AARP AARP States Wisconsin Advocacy

The Cost of Retiring Poor in Wisconsin

retirement and savings
Tucker, Jeannie - JTTucker

Results of a new study commissioned by AARP WI and released this week shows that even modest increases in the net worth of those who save the least for retirement would greatly improve retirement readiness and reduce government spending on public assistance programs.

In fact, if lower and moderate income households (up to $40,000/year) were to save 3 percent of their income through 2030, state expenditures in 2030 may decrease by more than $3.1 billion annually.

We know that Wisconsin’s growing elderly population is ahead of the national trend. Between 2015 and 2030 there is a projected 60% increase in the number of people age 65-plus. Due to these steady increases in life expectancies, older Wisconsinites will require income and resources to last a significant number of years in retirement.

Yet many near-retirees are unprepared to fund their retirement for this extended period of time. Social Security simply will not provide sufficient income in retirement. Many people have little or no savings and a large number of Wisconsin workers do not have any way to save for retirement at work.

The new report shows that older adults who are at-risk of retiring poor may increasingly rely on government programs for support. However, the research also shows that there could be a dramatic reduction in government outlays with a minimal increase in individual savings:

Other key findings of the study, The Case for Reducing Poverty Among Seniors include:

  • In 2015, Wisconsin spent $1.2 billion on the four main programs assisting seniors – Medicaid, Homestead Tax Credit, Wisconsin Home Energy Assistance Program and Supplemental Security Income (SSI).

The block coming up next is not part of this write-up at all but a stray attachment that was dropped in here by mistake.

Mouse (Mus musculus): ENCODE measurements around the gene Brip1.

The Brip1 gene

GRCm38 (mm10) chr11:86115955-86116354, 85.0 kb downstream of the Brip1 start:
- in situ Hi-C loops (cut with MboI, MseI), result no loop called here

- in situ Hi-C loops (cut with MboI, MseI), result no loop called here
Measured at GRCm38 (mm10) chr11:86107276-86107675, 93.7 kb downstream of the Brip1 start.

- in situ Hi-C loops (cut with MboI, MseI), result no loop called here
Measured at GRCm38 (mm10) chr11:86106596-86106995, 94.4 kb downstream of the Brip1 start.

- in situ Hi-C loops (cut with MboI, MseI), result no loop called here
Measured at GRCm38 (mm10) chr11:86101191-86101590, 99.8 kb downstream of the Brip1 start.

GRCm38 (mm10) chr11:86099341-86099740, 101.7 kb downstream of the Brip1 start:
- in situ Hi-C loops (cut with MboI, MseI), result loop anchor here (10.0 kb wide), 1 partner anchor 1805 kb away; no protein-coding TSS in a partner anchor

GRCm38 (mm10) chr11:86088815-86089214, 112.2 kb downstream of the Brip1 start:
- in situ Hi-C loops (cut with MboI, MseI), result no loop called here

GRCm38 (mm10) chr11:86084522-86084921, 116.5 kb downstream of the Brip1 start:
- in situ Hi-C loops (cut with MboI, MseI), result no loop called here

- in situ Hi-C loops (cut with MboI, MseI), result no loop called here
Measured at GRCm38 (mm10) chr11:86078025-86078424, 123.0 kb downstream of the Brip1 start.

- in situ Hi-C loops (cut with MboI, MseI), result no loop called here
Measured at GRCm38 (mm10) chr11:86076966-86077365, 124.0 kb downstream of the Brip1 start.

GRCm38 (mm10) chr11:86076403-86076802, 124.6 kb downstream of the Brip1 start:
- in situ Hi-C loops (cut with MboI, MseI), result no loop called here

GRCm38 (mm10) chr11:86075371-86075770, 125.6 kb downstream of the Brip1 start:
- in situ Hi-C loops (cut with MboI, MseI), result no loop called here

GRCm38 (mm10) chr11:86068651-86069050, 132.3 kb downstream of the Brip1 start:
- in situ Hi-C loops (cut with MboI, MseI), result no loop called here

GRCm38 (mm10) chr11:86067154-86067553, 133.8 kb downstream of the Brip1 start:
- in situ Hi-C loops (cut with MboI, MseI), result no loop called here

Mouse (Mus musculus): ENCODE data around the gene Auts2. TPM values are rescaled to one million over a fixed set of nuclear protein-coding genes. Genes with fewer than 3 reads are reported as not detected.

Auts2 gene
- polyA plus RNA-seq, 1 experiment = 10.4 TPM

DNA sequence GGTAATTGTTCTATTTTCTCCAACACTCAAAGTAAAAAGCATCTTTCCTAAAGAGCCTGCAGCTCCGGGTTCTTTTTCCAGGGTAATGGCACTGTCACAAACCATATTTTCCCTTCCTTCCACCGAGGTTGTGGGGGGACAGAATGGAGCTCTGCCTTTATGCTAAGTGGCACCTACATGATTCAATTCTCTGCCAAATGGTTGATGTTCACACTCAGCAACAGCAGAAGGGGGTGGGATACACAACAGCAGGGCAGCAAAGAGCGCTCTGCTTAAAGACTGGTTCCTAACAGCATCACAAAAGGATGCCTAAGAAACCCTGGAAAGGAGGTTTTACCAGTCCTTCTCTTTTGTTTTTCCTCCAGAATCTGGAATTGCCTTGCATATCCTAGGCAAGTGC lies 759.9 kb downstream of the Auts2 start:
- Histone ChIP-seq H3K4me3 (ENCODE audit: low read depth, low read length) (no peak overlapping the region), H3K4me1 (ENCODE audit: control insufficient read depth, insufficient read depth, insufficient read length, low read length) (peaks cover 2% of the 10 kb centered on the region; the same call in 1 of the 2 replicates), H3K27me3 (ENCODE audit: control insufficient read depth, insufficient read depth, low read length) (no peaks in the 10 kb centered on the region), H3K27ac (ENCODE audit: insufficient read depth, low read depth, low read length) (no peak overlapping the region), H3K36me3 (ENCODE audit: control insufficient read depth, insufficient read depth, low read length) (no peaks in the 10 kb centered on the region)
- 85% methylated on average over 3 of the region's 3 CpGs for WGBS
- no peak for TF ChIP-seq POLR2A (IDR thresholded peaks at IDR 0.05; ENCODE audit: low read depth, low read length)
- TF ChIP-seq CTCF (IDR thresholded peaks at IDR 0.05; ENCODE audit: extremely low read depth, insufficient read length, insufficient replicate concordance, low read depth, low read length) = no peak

• In 2030 there will be 427,300 Wisconsin seniors at risk of retiring in poverty.
  • Projected state expenditures on senior programs in 2030 are estimated to be $4.7 billion annually.
  • Increased household savings delays eligibility for government assistance programs. Even a one-year delay saves the state of Wisconsin $966 million in 2030.
  • If those currently ages 50 to 55 save 3 percent of their income until they retire, they will have between $18,408 to $39,676 more in savings.


The bottom line is that we need help people save for their retirement, and all evidence points to the most effective way to do this, which is through a save-at-work plan through a payroll deduction. Wisconsin can enact policies that encourage people to create their own private retirement accounts at work. Not only will that help people build their own nest eggs, but it will save taxpayer dollars. All of this additional savings by workers would result in a significant decrease in state expenditures on elderly assistance programs because people would have retirement resources. That would be great news for them and for all of Wisconsin.

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